Neighbors Together Oakland recently scored a great victory, forcing the city council to rescind the “emergency” eviction moratorium, but many small landlords had already lost their homes and properties. We need to have laws that are fair to tenants and landlords, and make being a landlord attractive to more regular folk today—a way to make a little extra money and help fill the need for rentals that people can afford.

So, yes, we need more housing and we need more housing of every kind. But housing alone, unfortunately, can not solve homelessness.

I have traveled all over the country, interviewing people experiencing homelessness and visiting programs designed to help them. I’ve learned that there are about as many reasons that people become homeless as there are people who are homeless: it’s very individual, from childhood trauma, addiction, and mental illness to just plain bad luck. Housing alone doesn’t solve mental illness, addiction, or despair.

The most important thing I have learned is that the difference between cities that are failing in homelessness and those that are succeeding is that in those that succeed, the members of every part of the community: citizens, non-profits, churches, emergency services, hospitals, police, mental health resources, and the government, come out of their silos, give up protecting their own turf, and work together. They create coordinated, strategic plans and develop programs and services that meet the needs of those experiencing homelessness, and then they all row in the same direction in providing them.

The most dramatic example has been operating in San Antonio, Texas for 12 years and has reduced unsheltered homelessness there by 80%. They built a 22-acre campus called Haven for Hope that provides everything from simply a safe place to sleep, get a shower and something to eat, to extended housing with on-site services provided by 140 non-profits. They create a plan around every individual. It’s both cost-effective and incredibly successful. The streets are clear and people are safe and cared for.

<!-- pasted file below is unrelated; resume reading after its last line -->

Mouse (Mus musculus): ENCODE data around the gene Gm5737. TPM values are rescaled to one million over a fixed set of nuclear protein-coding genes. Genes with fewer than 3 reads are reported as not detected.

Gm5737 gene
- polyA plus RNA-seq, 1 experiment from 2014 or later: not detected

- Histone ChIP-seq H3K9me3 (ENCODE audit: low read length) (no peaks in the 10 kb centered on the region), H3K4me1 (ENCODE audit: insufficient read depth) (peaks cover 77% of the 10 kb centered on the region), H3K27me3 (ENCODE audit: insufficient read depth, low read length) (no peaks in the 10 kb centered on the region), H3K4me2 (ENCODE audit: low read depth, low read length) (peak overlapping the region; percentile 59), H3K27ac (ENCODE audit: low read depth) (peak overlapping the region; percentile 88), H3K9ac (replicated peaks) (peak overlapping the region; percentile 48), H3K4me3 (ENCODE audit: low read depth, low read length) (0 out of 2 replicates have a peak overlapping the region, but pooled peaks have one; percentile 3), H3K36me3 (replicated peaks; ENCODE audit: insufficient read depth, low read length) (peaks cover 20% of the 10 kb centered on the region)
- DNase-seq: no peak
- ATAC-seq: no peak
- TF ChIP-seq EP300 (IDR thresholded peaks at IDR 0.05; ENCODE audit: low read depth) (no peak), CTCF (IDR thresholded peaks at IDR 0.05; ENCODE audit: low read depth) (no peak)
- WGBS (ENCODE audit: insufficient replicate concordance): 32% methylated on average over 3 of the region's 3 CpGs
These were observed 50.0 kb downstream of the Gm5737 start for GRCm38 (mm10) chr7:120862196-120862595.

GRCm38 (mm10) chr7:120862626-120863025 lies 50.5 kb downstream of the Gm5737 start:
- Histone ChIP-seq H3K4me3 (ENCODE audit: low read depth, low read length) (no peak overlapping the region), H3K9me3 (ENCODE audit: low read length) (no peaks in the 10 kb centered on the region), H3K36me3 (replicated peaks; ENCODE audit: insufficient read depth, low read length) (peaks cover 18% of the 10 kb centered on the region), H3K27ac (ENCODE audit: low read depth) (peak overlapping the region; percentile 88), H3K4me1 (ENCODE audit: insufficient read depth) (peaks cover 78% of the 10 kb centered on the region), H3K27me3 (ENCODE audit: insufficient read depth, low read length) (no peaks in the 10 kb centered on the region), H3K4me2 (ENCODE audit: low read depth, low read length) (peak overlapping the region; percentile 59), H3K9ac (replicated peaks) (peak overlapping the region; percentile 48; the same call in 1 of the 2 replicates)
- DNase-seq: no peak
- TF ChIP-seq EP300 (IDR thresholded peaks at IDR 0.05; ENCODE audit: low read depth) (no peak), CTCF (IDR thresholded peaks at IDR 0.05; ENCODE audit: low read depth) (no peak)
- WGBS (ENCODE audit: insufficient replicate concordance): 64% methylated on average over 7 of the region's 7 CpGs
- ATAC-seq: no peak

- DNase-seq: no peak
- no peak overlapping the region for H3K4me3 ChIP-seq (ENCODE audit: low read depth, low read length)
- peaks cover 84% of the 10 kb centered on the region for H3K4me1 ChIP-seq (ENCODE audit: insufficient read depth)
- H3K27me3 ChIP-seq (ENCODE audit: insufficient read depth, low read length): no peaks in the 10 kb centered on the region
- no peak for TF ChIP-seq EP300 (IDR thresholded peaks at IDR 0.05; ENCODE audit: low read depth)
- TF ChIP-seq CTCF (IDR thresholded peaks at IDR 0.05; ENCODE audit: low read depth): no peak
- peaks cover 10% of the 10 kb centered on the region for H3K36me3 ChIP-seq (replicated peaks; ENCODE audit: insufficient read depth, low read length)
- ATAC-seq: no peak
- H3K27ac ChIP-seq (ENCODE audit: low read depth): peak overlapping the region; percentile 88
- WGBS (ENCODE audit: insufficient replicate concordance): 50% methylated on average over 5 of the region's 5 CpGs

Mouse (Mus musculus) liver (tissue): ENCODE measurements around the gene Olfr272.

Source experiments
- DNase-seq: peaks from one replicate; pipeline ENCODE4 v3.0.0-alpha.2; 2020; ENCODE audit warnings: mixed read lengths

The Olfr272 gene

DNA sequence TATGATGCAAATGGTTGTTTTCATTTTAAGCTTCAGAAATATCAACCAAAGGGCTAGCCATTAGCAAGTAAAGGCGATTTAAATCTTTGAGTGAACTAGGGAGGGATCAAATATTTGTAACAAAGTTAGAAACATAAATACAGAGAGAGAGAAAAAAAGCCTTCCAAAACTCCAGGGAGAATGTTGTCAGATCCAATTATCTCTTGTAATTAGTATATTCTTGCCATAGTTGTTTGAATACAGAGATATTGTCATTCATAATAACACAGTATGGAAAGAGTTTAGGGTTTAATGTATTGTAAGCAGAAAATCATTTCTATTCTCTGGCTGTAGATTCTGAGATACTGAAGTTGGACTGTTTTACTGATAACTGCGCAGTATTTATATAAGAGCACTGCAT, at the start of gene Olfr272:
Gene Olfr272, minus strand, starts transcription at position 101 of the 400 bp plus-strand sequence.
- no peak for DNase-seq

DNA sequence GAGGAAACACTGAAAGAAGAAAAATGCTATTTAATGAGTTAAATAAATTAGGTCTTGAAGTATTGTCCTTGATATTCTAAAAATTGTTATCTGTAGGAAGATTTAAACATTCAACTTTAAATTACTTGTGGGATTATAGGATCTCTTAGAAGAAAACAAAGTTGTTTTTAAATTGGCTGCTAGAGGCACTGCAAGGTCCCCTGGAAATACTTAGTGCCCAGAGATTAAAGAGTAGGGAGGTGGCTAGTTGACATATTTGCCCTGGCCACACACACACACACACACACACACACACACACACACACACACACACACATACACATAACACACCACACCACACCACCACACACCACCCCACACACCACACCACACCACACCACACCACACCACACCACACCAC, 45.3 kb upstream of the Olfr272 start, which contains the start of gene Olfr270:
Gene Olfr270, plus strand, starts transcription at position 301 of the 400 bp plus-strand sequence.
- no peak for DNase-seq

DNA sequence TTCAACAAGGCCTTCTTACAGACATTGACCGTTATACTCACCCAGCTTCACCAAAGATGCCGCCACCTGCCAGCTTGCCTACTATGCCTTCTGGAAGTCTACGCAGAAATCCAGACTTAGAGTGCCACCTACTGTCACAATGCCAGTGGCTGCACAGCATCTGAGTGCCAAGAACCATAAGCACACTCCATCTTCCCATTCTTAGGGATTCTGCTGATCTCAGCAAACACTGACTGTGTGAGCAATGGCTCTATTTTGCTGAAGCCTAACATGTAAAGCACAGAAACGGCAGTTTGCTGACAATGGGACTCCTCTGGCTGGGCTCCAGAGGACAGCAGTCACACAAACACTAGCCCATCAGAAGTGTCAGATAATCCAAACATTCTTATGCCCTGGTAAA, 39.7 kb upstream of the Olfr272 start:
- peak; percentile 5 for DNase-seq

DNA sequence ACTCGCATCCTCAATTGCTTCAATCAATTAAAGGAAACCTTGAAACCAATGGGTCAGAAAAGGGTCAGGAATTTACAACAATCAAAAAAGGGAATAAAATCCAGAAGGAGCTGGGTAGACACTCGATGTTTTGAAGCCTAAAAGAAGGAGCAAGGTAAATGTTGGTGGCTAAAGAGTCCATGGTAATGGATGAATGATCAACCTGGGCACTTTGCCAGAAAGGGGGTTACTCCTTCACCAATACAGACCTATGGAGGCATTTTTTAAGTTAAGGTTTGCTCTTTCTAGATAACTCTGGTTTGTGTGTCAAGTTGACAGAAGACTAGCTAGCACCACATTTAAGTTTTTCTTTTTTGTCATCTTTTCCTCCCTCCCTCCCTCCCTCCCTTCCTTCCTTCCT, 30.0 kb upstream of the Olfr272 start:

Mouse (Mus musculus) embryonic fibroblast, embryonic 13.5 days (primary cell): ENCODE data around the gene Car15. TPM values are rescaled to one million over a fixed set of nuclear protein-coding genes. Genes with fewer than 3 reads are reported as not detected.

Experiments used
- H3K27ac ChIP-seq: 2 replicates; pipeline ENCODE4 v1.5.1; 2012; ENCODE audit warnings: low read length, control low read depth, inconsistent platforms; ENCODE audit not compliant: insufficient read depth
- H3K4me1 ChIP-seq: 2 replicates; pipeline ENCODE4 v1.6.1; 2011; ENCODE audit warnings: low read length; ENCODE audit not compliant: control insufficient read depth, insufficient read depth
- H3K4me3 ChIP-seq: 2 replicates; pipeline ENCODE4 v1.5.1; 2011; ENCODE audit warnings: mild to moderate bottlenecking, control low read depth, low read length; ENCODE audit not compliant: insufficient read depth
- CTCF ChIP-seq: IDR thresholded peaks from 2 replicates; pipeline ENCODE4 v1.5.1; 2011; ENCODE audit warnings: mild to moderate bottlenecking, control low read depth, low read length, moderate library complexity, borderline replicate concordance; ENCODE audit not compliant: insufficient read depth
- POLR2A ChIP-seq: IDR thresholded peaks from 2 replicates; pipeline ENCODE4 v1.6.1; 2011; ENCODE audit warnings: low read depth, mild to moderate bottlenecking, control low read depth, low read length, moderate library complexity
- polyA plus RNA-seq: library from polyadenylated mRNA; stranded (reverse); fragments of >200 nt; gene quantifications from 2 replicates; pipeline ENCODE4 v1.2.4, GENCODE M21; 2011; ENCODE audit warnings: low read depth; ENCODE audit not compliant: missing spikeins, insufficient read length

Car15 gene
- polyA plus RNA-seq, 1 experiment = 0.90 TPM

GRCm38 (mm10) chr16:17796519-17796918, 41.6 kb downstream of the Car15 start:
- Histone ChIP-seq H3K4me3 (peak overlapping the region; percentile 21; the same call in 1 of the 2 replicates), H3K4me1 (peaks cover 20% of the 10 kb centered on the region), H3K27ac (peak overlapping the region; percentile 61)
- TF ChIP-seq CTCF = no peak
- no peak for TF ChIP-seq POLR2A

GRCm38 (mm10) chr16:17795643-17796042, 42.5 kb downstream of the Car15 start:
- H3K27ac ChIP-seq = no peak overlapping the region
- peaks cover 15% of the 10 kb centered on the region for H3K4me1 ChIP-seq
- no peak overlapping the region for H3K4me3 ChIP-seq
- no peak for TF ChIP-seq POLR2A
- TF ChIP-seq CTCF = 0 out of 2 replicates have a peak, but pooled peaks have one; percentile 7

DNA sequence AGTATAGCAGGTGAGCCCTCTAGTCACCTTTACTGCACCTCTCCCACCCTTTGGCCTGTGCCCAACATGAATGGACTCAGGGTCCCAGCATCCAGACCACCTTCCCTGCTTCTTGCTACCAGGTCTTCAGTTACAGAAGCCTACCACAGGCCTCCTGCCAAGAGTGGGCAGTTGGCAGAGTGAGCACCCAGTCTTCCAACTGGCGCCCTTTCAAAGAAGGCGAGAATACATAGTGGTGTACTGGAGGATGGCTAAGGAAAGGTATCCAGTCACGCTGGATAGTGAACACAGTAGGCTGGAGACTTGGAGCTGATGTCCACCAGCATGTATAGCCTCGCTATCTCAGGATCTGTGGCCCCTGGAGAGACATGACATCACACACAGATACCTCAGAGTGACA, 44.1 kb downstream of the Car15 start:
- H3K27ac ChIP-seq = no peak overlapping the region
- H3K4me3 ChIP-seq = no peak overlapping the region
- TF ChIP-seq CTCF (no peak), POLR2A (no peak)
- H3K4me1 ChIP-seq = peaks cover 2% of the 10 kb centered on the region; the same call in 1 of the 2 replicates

Wouldn’t you think that results like that would interest folks at city hall?

Well, when I served on the citizen review committee in 2020 before the Homeless Encampment Policy was enacted, I argued, as I’m sure most of you would, that encampments are no place for people to live. I gave the city representatives a detailed overview of how the Haven for Hope model works. They weren’t interested.

It’s time to recognize that City Hall is never going to solve homelessness in Oakland. Neighbors Together Oakland is exactly right: The only thing that will solve homelessness and our other challenges is for all of us to come together as San Antonio did. We need leadership from the business and faith communities, non-profits, citizen and community groups, police, fire, healthcare, and, yes, city hall, to come together. Let’s look at the array of programs and services that are needed, and then work to create them in a coordinated, strategic way that is accountable to the community and to those served.

It’s time to tell City Hall to get some humility and work with the community. We demand results and we need to be part of producing them.

Mary L. G. Theroux is Chairman and Chief Executive of the Independent Institute.
Beacon Posts by Mary L. G. Theroux | Full Biography and Publications